San Jose parents who have unpaid child support might still be required to pay that support even after they no longer owe current payments. For most parents who pay support in California, the orders last until the child turns 18.
There are a number of ways that child support payments might be enforced. A parent who is owed support and whose support agreement is legally binding may turn to the state or federal government for assistance.
Methods of enforcement might include seizing the debtor’s driver’s license, garnishing wages and jail time. This can also be done after the child is no longer a minor if the other parent is still in arrears. It should be noted that child support obligations cannot be discharged in a bankruptcy.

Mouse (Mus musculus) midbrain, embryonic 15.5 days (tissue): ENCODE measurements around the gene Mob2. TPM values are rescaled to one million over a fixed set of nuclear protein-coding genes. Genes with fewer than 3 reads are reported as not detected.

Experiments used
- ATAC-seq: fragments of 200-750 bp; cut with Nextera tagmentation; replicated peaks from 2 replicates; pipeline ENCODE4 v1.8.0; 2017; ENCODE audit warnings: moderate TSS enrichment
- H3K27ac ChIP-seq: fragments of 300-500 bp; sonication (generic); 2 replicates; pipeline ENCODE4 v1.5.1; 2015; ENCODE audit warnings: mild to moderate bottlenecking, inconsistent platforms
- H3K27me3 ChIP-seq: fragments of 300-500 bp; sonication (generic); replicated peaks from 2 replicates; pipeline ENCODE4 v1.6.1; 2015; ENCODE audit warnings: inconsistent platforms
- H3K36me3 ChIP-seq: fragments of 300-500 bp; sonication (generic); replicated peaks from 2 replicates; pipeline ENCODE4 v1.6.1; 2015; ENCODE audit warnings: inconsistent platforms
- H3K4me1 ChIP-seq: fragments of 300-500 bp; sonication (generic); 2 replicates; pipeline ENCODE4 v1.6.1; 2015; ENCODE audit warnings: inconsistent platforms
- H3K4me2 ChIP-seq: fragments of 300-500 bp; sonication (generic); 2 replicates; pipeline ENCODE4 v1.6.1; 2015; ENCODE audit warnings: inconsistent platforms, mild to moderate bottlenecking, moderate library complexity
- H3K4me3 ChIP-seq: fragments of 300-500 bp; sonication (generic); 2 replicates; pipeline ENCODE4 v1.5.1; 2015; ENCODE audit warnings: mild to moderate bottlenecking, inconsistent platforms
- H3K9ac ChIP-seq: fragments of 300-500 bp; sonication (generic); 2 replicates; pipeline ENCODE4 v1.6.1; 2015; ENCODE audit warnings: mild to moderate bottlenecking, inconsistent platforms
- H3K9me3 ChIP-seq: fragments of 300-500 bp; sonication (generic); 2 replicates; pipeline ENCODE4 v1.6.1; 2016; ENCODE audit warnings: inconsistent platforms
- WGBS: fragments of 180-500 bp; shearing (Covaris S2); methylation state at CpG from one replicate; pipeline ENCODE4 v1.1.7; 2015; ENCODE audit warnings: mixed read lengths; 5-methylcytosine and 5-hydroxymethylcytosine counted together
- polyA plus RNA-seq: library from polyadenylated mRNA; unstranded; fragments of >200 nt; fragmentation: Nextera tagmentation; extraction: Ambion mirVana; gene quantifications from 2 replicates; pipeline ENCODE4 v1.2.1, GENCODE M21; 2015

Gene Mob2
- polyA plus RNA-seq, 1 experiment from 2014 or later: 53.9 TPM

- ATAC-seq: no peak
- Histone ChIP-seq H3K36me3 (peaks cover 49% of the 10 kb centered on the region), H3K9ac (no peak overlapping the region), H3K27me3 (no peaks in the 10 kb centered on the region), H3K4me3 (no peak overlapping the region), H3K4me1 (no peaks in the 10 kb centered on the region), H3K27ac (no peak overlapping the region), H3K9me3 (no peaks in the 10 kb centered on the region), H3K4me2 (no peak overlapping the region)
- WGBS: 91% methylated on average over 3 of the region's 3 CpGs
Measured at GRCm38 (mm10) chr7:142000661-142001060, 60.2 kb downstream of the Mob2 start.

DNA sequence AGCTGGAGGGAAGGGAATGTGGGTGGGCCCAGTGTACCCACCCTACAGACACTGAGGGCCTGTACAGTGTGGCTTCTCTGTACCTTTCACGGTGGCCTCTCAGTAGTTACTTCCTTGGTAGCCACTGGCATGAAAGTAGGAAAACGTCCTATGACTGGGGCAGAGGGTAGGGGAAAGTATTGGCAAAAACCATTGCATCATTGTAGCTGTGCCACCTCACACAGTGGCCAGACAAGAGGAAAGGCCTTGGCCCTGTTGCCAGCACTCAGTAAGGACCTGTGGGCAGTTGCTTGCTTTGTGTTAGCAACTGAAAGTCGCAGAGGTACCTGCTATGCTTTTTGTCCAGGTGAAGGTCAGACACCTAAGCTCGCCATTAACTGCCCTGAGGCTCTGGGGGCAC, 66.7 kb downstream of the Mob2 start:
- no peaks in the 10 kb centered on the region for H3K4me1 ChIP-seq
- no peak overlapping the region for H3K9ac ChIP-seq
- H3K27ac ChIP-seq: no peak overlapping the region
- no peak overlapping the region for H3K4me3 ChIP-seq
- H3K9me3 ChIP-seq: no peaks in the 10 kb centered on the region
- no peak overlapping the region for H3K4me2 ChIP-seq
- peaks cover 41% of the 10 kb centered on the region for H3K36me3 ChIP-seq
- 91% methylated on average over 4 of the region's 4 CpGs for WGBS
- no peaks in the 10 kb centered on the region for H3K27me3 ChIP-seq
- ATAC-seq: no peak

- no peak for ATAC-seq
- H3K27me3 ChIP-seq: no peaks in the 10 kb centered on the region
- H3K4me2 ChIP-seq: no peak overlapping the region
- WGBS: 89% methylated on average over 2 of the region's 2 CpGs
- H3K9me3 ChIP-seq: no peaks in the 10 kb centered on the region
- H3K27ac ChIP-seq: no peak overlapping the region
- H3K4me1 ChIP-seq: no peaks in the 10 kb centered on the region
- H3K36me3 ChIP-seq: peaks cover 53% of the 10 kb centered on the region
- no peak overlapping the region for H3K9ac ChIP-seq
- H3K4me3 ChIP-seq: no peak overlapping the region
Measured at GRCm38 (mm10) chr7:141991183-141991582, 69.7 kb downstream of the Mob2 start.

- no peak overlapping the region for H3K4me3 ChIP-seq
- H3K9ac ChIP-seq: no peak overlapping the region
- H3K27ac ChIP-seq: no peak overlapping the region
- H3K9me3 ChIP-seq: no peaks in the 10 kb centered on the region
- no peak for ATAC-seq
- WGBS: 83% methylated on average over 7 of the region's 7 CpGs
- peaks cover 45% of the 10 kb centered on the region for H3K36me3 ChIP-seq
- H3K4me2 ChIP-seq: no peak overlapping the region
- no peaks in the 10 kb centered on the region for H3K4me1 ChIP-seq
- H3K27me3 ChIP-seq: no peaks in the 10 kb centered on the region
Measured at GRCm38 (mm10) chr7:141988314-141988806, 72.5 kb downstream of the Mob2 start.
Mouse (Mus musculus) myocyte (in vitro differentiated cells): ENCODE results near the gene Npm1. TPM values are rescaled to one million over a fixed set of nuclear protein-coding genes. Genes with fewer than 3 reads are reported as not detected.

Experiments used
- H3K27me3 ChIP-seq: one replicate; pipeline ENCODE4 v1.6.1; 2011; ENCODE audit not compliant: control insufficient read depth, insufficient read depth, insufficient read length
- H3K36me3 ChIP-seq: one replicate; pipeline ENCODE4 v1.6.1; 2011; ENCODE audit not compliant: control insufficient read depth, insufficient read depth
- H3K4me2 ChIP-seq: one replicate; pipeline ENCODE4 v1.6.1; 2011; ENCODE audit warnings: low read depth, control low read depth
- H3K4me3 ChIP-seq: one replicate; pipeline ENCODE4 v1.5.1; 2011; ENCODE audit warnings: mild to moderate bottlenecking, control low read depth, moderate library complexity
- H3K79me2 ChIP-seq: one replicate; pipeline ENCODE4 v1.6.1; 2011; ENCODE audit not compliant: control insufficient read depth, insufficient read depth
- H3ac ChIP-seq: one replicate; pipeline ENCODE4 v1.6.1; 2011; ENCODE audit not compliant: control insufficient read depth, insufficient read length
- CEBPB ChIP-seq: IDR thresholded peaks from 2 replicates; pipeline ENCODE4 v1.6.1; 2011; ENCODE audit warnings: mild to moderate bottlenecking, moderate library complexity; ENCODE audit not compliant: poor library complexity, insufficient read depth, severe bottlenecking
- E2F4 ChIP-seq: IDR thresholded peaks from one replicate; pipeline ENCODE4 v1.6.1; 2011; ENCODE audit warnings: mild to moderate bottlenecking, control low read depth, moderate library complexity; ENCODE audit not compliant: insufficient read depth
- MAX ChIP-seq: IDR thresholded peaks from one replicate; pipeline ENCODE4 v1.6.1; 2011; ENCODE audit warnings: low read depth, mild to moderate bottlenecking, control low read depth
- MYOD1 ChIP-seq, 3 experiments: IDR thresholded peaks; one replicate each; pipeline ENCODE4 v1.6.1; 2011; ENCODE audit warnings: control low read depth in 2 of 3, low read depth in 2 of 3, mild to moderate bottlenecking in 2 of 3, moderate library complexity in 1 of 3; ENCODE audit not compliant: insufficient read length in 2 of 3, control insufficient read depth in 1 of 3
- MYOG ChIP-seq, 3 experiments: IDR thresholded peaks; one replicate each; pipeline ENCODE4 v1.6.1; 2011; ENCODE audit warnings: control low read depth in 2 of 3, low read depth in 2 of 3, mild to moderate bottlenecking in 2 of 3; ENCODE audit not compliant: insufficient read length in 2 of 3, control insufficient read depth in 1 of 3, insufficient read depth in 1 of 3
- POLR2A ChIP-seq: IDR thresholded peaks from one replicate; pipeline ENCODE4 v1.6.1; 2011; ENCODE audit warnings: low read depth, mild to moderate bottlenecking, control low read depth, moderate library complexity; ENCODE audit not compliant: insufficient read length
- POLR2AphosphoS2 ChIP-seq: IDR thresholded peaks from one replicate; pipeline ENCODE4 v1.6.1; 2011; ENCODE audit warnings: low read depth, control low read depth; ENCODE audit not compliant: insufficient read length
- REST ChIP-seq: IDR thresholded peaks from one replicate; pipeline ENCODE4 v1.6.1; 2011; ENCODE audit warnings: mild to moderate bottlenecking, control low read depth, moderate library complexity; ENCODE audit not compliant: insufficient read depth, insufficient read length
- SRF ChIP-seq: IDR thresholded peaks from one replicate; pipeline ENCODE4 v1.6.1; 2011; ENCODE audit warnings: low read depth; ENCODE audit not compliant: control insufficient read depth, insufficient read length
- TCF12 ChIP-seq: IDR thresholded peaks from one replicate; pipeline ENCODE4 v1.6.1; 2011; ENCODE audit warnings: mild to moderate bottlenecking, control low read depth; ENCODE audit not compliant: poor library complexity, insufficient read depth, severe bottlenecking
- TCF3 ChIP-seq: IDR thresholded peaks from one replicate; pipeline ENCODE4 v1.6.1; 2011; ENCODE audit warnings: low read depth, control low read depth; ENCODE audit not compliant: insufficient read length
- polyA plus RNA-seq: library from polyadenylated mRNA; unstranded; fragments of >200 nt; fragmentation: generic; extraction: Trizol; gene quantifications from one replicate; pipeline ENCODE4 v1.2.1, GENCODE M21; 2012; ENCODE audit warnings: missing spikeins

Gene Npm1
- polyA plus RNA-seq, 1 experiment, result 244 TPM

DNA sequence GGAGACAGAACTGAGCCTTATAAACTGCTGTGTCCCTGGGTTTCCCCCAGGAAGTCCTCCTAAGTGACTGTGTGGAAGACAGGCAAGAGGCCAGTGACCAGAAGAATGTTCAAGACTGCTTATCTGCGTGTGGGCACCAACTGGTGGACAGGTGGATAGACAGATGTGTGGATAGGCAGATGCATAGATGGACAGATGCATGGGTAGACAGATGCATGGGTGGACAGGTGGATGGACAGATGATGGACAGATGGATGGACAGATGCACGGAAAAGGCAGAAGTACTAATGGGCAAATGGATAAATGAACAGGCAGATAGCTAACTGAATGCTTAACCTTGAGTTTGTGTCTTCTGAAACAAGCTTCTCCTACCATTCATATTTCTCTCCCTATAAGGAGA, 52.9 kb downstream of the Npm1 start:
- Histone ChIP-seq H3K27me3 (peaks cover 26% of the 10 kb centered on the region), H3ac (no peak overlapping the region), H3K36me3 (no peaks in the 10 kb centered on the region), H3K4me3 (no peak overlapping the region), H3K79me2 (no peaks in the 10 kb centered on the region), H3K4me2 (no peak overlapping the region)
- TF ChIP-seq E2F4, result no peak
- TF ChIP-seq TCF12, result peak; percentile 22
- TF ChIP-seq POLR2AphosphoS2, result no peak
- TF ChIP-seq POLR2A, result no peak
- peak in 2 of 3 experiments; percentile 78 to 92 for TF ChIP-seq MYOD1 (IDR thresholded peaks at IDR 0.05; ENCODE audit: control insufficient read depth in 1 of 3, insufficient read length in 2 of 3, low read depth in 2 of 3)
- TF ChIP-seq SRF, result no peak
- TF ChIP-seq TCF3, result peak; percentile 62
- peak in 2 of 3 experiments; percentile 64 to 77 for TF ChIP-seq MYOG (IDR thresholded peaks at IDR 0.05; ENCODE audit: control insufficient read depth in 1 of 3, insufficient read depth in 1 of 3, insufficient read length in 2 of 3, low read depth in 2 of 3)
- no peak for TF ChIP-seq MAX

The state uses a formula to calculate child support and then takes any other extenuating financial circumstances into account. Even if child support is being paid regularly, separated parents might still run into conflicts over other aspects of co-parenting. These could range from arguments related to pickups for visitation to larger disputes about the child’s education, health care or religion.
Parents might want to negotiate complex issues and include them in a parenting agreement. Other issues that might be addressed in this agreement include extracurricular activities and how to handle new partners. If parents build a method of conflict resolution into the agreement, they may be able to avoid repeated visits to court and amendments to the agreement. For major changes, such as a modification in child support, it may be necessary to speak with an attorney.